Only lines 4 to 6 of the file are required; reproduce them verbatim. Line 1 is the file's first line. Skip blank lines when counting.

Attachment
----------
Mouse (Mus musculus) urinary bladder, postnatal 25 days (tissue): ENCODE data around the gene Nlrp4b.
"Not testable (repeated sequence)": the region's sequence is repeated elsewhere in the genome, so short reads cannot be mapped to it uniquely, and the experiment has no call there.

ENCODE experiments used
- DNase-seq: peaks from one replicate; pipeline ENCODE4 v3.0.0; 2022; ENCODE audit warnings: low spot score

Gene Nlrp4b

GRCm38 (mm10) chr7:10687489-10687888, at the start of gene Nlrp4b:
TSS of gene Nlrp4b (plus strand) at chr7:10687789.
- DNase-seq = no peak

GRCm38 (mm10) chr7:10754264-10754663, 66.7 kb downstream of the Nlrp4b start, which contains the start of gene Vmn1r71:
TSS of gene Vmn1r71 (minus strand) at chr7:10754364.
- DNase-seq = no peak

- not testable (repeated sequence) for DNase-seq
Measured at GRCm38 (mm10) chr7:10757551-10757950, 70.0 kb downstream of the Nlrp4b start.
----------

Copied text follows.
- DNase-seq: peaks from one replicate; pipeline ENCODE4 v3.0.0; 2022; ENCODE audit warnings: low spot score

Gene Nlrp4b

GRCm38 (mm10) chr7:10687489-10687888, at the start of gene Nlrp4b: